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Doctor of Education (EdD)*: Graduation Requirements (details)

Doctor of Education

A student is required at entry to hold a Master’s degree and to be a mature adult with a history of community involvement or successful professional practice. A minimum of three (3) years of study (60 semester units) is required of students for the degree.   Pre-dissertation projects must constitute at least 45 of the required 60 semester units. [Previously enrolled PhD students must complete at least 42 semester units of pre-dissertation projects, on their way to the 54 semester unit PhD.]

*Effective June 1, 2013, WISR admits all new doctoral students to an EdD program, while previously enrolled doctoral students complete their PhDs–we made the decision to switch the PhD program to an EdD program to enable us to explore the possibility of seeking national accreditation with an agency approved to accredit professional doctoral degrees.

In practice, several exceptional WISR students have completed their doctoral studies in two and one-half very intense years, and most take three or four years beyond the MA, and quite a few choose a longer period of time and more gradual pace. Faculty assess the quality of the student’s learning, the quality of the student’s written product and other demonstrated accomplishments, and the quantity of the student’s efforts in relation to what would be expected of students in more conventional doctoral level classes. Typically, students earn at least three or four units for each project, and about twelve to fifteen units for the dissertation.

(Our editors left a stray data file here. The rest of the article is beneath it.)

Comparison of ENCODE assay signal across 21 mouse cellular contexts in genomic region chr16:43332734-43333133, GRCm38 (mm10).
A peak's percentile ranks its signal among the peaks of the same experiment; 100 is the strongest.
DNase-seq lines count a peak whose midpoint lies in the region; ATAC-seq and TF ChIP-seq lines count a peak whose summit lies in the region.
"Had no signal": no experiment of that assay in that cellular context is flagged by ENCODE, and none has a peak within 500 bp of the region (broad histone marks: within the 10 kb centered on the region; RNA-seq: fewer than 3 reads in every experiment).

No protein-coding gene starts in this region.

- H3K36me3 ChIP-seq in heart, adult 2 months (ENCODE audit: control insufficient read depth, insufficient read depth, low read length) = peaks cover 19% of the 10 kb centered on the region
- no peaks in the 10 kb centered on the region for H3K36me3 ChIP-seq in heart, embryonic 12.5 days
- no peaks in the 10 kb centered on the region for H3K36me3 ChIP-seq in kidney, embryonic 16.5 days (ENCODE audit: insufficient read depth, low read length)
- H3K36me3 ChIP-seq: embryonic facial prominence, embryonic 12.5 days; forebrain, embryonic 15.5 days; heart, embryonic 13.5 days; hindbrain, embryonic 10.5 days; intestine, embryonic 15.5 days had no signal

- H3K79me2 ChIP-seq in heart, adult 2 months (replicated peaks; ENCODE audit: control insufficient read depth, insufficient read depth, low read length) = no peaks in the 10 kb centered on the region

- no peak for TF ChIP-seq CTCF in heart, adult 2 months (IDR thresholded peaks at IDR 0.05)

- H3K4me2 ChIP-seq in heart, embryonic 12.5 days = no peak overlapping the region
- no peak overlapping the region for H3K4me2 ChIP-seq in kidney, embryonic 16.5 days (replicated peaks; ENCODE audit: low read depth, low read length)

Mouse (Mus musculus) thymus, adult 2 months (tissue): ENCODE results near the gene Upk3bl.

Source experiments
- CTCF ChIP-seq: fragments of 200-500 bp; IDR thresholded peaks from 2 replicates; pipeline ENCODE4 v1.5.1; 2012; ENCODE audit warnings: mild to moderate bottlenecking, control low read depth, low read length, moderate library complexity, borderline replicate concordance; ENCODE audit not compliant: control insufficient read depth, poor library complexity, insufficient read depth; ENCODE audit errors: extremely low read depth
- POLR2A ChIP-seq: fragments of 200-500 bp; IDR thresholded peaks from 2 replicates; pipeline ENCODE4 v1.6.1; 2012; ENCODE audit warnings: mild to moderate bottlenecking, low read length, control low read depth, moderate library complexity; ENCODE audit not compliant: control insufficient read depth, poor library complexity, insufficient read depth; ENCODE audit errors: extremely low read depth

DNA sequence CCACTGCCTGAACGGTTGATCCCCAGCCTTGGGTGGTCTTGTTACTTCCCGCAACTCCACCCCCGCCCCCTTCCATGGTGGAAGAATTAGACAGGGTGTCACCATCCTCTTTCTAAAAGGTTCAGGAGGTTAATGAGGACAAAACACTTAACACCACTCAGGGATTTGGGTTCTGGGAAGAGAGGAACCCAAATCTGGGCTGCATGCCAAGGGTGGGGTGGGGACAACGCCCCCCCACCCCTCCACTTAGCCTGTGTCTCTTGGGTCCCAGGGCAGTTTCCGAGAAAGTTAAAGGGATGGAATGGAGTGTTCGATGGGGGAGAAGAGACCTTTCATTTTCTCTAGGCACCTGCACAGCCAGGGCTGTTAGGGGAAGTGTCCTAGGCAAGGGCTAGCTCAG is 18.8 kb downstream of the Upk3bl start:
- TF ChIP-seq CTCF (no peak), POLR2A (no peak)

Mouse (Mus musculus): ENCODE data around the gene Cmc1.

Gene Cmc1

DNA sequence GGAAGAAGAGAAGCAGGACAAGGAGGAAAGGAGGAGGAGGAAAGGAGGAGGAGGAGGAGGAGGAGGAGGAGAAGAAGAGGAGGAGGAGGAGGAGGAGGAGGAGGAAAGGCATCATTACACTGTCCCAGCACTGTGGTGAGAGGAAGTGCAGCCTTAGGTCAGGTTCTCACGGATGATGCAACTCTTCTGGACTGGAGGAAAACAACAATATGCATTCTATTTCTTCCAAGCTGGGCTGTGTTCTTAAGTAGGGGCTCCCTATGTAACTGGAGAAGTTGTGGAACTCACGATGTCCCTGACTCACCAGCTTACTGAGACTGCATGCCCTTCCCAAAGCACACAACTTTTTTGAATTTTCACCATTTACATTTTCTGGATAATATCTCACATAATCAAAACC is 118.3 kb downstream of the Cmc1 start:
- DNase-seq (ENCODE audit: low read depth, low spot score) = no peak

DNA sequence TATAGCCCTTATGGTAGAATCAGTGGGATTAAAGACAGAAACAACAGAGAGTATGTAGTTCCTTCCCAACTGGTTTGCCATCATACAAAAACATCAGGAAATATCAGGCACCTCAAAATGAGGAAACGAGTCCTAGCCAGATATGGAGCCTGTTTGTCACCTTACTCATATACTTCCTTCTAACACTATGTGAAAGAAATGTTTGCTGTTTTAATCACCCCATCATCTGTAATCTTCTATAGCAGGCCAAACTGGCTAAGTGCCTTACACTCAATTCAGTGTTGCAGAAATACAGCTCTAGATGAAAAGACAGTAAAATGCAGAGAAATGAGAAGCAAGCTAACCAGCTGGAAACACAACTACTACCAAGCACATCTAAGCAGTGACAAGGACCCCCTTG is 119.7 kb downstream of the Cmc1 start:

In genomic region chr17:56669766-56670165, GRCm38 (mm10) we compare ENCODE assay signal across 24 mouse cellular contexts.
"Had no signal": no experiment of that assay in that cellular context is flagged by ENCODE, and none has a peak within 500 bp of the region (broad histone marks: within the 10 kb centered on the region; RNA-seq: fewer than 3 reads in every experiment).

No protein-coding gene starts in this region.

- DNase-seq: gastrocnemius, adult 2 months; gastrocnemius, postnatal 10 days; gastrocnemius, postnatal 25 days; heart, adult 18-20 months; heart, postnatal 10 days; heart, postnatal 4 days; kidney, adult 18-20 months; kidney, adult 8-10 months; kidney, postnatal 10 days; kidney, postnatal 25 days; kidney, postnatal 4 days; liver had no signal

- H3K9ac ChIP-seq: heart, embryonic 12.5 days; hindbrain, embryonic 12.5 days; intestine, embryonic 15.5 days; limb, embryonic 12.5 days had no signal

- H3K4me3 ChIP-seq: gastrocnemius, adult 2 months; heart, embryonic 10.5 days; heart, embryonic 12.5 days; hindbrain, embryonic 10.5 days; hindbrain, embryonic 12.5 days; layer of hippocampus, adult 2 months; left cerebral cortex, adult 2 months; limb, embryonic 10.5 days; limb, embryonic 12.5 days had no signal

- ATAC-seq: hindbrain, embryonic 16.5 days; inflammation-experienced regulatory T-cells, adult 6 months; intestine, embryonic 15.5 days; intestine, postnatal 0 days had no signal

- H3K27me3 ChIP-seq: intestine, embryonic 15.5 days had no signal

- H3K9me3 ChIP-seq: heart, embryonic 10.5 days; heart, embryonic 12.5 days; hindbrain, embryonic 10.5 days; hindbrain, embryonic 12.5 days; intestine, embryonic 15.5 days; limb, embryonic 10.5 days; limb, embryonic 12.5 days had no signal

A doctoral student must complete a range of projects, culminating in papers comparable in quality (not necessarily in form or content) to papers expected for doctoral seminars at more traditional institutions. In practice, about ten such projects, and readings involved in developing the required annotated bibliographies,in addition to the dissertation, are necessary to demonstrate:

• breadth of expertise in one’s major field(s) of emphasis;
• ability to use theory and practice creatively, and to create theories and action strategies;
• ability to integrate WISR’s two core areas–
Action Research Methods and Theories of Social Analysis and Change–into one’s thinking and action; and
• completion of a dissertation project that shows significant intellectual and practical creativity in an area of personal interest and potential importance to others.

Further, each doctoral student is required to plan and conduct at least one seminar session on a subject which reflects a major interest of theirs, and to demonstrate how it relates to theories and practices in the broad, interdisciplinary field of higher education and social change.

Doctoral students are strongly encouraged to attend seminars, WISR’s annual conference, and the semi-annual All School Gatherings, whenever possible.  Those outside the Bay Area are expected to visit at least one time each year for two or three days.  Doctoral students at WISR learn about theories and strategies pertaining to higher education and social change, and about research methodology, especially qualitative methods and participatory action-research. Through seminars, readings, and individual discussions with faculty advisers, doctoral students are expected to learn about theories and research methods, and to use and critique some of these theories in their papers and in the dissertation.